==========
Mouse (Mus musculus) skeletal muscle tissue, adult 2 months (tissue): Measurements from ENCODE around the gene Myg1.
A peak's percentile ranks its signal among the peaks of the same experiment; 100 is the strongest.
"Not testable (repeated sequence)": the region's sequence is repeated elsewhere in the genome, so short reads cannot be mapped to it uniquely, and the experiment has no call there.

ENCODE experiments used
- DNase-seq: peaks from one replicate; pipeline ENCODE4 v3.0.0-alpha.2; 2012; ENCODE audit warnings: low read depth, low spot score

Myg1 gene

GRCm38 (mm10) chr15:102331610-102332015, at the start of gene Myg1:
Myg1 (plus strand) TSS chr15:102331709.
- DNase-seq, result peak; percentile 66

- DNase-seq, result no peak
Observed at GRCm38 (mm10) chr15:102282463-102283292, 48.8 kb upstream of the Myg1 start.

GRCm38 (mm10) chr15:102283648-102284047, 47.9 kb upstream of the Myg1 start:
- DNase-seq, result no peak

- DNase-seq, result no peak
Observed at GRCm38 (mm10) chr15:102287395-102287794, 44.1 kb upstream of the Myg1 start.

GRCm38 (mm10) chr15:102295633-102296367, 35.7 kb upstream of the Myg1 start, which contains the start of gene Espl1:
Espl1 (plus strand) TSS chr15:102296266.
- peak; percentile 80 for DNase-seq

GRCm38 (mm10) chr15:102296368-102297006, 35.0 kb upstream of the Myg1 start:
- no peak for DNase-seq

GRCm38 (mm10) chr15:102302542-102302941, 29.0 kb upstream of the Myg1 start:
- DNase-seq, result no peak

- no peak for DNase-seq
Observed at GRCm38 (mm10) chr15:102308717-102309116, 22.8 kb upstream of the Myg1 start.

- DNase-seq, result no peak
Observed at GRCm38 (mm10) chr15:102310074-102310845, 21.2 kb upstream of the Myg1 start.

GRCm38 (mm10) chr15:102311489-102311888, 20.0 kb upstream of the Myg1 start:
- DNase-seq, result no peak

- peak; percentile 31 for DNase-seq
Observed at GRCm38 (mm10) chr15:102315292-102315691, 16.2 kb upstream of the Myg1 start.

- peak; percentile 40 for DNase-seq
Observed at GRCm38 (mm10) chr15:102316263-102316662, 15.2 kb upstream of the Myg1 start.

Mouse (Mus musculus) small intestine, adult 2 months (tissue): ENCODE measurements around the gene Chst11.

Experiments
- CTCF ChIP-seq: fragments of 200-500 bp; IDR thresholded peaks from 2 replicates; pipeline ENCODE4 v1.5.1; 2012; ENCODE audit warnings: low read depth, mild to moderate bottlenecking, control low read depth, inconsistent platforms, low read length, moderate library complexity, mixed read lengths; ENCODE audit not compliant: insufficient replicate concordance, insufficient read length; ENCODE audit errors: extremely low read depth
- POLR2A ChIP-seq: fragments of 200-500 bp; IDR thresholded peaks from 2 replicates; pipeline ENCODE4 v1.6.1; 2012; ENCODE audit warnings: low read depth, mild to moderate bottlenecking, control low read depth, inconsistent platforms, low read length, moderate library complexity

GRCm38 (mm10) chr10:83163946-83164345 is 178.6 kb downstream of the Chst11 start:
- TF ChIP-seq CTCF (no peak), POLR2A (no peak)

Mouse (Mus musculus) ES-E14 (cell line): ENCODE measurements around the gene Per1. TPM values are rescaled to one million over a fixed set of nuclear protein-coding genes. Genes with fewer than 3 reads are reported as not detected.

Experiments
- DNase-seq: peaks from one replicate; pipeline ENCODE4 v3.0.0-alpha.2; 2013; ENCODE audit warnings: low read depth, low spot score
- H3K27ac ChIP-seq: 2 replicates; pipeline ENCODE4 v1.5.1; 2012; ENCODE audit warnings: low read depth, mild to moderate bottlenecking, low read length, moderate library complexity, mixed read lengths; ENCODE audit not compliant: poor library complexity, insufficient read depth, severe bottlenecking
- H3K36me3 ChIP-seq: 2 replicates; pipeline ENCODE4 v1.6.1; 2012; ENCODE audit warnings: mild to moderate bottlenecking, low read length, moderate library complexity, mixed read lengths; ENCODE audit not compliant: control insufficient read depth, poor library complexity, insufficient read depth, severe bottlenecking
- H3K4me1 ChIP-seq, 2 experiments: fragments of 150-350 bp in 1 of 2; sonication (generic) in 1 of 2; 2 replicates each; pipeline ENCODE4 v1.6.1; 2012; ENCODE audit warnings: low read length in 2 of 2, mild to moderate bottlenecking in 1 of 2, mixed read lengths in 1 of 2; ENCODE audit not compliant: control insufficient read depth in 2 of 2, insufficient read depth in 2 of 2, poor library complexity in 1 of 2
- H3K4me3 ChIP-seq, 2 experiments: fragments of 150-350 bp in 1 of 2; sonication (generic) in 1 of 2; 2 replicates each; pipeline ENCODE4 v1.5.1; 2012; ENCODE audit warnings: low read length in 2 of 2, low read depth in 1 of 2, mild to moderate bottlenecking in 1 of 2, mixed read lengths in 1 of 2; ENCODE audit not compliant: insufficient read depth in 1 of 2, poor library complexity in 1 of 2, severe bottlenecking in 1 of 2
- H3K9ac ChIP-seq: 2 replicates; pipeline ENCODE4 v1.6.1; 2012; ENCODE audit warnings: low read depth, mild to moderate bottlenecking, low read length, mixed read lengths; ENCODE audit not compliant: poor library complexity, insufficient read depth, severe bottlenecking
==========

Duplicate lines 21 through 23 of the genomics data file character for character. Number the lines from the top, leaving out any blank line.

GRCm38 (mm10) chr15:102302542-102302941, 29.0 kb upstream of the Myg1 start:
- DNase-seq, result no peak

- no peak for DNase-seq